The Media

The Ravalli Republic on the Debate (Sigh)

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Interspersed with deep insights like “Although Montanans may not have a lot of weight when it comes to national elections, we still elect two senators, just like any other state. We have equal representation in the U.S. Senate…”, the editor of the Ravalli Republic focuses her attention on the behavior of a few members of the audience in Sunday’s debate, rather than the boorish behavior of the Senior Senator from Dishonesty, arguing that:

But at an event so important to voters and our community, immature and irresponsible people need not attend. The boos and jeers directed at Burns didn’t help the Democrat’s cause and diminished the milieu of the event. Tester can hold his own against Burns, a veteran politician, and the behavior of Burns’ critics served to not only embarrass good Democrats but diminish the professionalism of the debate.

It’s an interesting irony that the Ravalli Republic is criticizing the behavior of the audience, when it was clear, even to a radio listener, that their moderator had no control over the debate…allowing back and forth not allowed in the rules, allowing Burns to repeatedly go over the time limit, and asking questions that were often less than thought-provoking, but even that issue is a distraction.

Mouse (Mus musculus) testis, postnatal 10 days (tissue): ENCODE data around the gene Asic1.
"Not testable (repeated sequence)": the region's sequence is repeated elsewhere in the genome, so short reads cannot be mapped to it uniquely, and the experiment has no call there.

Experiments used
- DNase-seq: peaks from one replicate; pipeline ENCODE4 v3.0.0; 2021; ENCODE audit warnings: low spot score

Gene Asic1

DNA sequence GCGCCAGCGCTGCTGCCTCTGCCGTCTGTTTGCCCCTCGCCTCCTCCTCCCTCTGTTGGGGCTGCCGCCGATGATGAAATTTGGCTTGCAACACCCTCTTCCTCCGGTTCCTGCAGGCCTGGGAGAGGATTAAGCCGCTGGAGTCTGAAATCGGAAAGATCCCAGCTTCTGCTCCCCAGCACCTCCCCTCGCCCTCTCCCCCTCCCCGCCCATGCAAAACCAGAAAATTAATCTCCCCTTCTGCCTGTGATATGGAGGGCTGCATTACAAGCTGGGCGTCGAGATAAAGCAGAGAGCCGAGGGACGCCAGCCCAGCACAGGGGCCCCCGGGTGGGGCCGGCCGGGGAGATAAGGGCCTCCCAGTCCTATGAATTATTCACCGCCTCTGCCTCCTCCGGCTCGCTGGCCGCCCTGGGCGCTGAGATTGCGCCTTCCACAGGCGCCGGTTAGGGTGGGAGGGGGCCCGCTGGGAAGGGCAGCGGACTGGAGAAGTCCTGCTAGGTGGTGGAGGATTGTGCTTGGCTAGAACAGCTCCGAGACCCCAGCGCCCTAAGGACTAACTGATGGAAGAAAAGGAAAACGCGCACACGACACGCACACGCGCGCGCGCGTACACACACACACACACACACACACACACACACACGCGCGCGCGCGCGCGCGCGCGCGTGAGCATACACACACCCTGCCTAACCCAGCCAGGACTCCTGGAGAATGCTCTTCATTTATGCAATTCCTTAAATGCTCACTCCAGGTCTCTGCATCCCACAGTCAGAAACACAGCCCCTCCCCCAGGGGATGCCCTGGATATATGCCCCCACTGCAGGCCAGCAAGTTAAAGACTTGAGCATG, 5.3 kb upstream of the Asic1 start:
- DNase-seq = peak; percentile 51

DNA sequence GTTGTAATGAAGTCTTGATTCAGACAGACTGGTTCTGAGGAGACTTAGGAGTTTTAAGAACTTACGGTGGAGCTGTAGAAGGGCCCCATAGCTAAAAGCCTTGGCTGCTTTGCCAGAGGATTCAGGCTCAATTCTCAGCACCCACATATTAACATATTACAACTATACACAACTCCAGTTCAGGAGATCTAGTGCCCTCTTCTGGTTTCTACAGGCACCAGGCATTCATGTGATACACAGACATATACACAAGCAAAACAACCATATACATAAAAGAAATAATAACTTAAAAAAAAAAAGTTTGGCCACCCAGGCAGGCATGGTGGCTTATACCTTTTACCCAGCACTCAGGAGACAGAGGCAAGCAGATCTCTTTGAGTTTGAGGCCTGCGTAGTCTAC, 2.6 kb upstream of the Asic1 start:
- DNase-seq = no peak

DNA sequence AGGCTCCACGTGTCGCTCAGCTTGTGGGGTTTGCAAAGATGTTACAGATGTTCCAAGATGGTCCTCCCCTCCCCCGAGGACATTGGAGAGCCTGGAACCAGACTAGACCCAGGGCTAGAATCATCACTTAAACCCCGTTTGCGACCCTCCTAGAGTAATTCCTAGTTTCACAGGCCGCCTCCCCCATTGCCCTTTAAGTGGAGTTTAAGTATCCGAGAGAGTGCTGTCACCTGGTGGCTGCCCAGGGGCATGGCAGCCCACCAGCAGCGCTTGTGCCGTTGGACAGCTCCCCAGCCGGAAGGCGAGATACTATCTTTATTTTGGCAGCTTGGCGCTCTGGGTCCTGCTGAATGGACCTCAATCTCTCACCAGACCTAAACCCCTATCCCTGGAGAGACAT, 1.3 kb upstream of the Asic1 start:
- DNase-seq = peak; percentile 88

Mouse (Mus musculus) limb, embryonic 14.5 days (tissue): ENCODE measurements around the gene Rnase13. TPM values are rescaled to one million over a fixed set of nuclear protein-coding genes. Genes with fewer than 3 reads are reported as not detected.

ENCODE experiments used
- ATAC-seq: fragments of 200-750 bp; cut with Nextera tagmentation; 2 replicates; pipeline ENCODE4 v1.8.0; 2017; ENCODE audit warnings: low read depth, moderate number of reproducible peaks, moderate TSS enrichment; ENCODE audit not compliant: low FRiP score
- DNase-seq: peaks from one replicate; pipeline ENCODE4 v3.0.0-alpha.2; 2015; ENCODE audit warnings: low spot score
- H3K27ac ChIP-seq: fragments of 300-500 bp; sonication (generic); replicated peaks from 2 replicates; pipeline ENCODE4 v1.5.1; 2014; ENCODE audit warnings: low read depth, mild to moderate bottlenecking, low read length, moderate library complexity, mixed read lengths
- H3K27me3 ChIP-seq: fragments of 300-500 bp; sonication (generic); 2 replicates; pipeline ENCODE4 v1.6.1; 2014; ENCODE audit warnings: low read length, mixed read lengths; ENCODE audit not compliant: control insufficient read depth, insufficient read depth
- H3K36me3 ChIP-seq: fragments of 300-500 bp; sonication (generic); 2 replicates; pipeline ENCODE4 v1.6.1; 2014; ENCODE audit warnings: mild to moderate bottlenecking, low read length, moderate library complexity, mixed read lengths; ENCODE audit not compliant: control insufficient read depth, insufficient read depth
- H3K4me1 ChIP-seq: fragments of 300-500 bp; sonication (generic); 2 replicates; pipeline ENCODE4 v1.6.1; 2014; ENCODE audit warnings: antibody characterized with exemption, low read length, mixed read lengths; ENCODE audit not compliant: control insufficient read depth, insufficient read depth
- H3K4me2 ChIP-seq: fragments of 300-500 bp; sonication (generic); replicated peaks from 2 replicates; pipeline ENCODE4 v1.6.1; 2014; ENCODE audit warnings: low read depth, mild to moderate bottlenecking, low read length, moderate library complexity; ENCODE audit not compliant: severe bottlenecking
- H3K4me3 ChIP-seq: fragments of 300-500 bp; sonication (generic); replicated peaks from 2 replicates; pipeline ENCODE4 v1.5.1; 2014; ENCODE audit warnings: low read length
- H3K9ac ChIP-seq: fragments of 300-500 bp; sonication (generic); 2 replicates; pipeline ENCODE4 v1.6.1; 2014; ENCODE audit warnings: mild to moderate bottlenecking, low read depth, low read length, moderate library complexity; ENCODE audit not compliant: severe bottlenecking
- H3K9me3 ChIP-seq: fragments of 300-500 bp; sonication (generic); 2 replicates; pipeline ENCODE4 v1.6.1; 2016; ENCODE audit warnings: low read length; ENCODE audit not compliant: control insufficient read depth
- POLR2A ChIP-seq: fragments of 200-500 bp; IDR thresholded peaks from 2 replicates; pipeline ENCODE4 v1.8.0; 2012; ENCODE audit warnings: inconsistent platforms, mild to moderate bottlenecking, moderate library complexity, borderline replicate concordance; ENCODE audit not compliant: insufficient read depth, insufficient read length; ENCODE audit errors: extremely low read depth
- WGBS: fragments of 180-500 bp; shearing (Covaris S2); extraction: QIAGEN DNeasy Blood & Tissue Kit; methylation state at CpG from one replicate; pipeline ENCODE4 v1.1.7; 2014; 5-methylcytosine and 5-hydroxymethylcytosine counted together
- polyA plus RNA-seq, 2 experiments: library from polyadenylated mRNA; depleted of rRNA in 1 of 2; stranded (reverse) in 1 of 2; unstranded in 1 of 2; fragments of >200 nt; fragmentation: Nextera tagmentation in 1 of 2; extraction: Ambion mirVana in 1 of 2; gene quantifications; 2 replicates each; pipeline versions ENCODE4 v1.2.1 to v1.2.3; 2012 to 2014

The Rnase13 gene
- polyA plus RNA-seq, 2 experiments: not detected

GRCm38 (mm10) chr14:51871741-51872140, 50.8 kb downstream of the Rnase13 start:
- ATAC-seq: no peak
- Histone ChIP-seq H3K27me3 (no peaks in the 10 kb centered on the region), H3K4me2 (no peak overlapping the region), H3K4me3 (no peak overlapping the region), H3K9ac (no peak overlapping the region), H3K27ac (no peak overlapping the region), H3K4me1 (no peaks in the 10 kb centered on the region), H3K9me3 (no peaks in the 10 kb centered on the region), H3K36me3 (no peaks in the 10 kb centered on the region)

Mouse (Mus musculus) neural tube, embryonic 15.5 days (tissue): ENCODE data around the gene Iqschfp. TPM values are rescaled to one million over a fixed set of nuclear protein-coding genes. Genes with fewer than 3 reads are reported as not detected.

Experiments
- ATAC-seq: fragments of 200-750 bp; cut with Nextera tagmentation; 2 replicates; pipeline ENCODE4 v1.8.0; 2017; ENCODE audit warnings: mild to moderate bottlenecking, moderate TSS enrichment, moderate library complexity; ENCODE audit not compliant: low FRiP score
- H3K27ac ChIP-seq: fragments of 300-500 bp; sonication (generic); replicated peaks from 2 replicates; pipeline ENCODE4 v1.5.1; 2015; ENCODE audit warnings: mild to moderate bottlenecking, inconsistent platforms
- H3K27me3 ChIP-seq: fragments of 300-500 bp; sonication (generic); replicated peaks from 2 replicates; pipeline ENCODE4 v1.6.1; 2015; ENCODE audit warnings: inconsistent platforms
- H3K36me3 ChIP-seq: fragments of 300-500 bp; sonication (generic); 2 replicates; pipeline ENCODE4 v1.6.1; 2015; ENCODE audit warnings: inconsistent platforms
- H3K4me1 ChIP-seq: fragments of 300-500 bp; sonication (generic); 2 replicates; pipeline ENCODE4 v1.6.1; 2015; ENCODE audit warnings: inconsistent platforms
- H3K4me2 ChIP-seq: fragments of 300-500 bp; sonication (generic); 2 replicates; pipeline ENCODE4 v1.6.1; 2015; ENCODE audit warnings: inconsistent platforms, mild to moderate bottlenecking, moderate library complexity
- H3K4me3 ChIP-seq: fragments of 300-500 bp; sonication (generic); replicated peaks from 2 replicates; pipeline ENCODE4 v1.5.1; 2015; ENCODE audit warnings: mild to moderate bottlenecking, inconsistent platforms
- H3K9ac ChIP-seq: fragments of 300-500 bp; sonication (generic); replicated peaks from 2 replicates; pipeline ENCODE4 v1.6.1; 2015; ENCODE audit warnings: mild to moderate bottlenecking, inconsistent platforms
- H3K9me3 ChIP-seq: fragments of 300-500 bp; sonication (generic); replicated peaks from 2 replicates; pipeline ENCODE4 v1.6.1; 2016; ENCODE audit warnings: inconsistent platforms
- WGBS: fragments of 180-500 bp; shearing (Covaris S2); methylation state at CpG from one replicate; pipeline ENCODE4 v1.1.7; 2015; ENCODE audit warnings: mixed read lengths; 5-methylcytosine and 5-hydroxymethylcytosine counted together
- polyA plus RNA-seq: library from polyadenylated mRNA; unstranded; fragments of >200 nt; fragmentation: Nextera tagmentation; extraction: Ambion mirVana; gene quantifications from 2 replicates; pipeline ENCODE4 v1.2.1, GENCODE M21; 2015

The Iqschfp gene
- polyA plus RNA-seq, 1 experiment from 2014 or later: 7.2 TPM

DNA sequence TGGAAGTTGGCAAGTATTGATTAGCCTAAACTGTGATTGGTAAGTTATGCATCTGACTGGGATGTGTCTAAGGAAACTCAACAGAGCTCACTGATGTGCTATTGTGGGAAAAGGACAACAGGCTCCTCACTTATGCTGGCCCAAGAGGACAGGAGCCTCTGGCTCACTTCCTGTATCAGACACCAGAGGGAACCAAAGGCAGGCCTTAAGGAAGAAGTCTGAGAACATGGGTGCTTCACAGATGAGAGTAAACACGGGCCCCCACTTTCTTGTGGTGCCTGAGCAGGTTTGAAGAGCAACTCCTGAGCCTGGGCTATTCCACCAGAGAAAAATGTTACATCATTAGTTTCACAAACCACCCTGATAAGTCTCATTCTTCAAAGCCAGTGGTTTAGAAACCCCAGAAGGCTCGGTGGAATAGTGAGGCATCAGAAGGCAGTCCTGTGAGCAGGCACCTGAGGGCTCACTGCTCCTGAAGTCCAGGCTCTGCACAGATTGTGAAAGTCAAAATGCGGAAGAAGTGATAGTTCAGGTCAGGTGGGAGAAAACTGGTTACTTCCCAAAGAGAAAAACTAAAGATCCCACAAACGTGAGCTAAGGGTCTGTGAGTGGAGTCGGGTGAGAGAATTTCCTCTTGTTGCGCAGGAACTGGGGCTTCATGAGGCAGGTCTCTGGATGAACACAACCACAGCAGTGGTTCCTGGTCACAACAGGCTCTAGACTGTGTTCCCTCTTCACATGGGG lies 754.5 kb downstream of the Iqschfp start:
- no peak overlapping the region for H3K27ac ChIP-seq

How about reporting on the content of the debate? How about evaluating the claims made by the candidates? How about doing less than one hour of research to find the contradictions, falsehoods and misinformation offered by the candidates? It’s touching that the editors of the Ravalli Republic are concerned about “voter apathy,” but how about the apathy of reporters who are either so jaded or so lazy that they can’t be troubled do actually investigate and analyze?

This is a perfect illustration of how the Republicans do a better job of framing the debate in the media. They know the press won’t look into repeated, blatant misstatements by Senator Burns–and so, hope to divert attention to someone calling him a name or people booing because he was acting boorishly.

For the very reporters and editors who enable the inane, superficial campaigns that pass for political contests in this country to condemn passionate, politically aware partisans for exercising their right to speak is an absurdity.

P.S: “diminished the milieu of the event?” You might want to throw away that thesaurus.

About the author

Don Pogreba

Don Pogreba is a seventeen-year teacher of English, former debate coach, and loyal, if often sad, fan of the San Diego Padres and Portland Timbers. He spends far too many hours of his life working at school and on his small business, Big Sky Debate.

His work has appeared in Politico and Rewire.

In the past few years, travel has become a priority, whether it's a road trip to some little town in Montana or a museum of culture in Ísafjörður, Iceland.

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